There are a lot of issues involving foreign money.  Please do your research.

@Jonathan Twombly

I do my best to avoid most of the complications. I dont partner, I dont stay in the deal. I get paid an acquisition fee on the HUD 1 and call it a day. My foreign investors are cash buyers, so they need to prove thier funds to the gov, but there are no mortgagues in play. that would be too much of a pain. I set my business relationship with foreigners as a humble guide and advisor. I show them the deals, and they buy. I let the lawyers, and bankers play with all of the hurdles.

I hope that helps. 

@Josh Caldwell and @Alan Leal.  My apologies.  My response was supposed to be to Alan, not Josh.  Sorry about that.  Alan is still not working with auto link.   

Originally posted by @Josh Caldwell :

Allan

Pittsburgh is the #1 cash flow market in America.  we can do 10 cap properties all day.  they arent hard to find if you have buyers. 

To your success

Josh

 What kind of properties are you buying at a 10% cap rate and what is the market paying for comparable properties?  Is there any profit buying at a 10% cap?

@Bob Bowling

a 10Cap is pretty much market price for single family rentals. There is not a lot if any money to be made reselling if you are buying at that price. On a good note, we can buy those deals off of the MLS. There is nothing special about a 10 Cap in my market.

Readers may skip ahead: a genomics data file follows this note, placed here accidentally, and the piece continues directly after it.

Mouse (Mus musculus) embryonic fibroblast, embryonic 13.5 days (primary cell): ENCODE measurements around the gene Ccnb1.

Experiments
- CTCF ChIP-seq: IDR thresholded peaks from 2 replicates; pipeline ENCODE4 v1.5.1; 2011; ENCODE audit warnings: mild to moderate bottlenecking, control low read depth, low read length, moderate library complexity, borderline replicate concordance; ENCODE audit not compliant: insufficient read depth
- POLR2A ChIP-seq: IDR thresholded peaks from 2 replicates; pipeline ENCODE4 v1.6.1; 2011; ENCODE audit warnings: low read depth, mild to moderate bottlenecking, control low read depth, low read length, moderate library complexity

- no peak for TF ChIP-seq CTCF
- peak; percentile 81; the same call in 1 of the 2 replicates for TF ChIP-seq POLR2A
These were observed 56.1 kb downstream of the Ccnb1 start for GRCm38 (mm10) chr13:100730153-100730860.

We are not a hot market, never have been.  You dont invest in Pittsburgh if you are looking for appreciation.  We are all about cash flow.  This is good and bad.  good because the next crash will not affect us much, just like that last one didnt.  The bad is that, you are not going to buy a property at market price and sit on it for 6 months to make a profit.  We have to look at getting creative or looking long term

I hope that helps

Josh

Originally posted by @Josh Caldwell :

@Bob Bowling

a 10Cap is pretty much market price for single family rentals. There is not a lot if any money to be made reselling if you are buying at that price. On a good note, we can buy those deals off of the MLS. There is nothing special about a 10 Cap in my market.

We are not a hot market, never have been.  You dont invest in Pittsburgh if you are looking for appreciation.  We are all about cash flow.  This is good and bad.  good because the next crash will not affect us much, just like that last one didnt.  The bad is that, you are not going to buy a property at market price and sit on it for 6 months to make a profit.  We have to look at getting creative or looking long term